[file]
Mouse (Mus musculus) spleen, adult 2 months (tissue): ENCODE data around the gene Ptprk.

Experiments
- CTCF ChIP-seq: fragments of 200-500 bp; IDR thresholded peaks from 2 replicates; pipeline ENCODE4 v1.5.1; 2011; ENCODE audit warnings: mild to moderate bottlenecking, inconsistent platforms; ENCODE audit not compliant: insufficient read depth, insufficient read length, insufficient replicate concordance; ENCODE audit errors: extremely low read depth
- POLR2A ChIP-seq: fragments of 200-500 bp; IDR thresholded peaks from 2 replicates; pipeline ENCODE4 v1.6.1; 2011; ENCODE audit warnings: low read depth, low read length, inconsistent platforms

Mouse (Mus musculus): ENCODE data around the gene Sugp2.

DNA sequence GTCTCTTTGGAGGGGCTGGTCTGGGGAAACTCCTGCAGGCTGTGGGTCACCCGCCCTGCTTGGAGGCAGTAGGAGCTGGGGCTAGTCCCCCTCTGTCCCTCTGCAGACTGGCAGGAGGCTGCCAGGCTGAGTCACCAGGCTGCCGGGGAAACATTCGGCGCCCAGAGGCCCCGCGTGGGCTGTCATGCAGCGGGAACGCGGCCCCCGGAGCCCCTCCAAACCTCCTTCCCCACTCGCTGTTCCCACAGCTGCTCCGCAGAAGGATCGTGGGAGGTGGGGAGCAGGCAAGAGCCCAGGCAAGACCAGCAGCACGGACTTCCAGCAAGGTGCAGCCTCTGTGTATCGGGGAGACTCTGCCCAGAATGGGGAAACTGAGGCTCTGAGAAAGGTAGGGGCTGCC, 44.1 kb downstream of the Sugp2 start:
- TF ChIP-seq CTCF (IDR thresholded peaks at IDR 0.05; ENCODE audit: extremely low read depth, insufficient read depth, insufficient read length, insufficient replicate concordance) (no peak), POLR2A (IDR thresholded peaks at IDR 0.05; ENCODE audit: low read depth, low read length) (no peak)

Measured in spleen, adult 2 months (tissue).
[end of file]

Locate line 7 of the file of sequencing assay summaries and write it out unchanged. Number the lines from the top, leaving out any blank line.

- TF ChIP-seq CTCF (IDR thresholded peaks at IDR 0.05; ENCODE audit: extremely low read depth, insufficient read depth, insufficient read length, insufficient replicate concordance) (no peak), POLR2A (IDR thresholded peaks at IDR 0.05; ENCODE audit: low read depth, low read length) (no peak)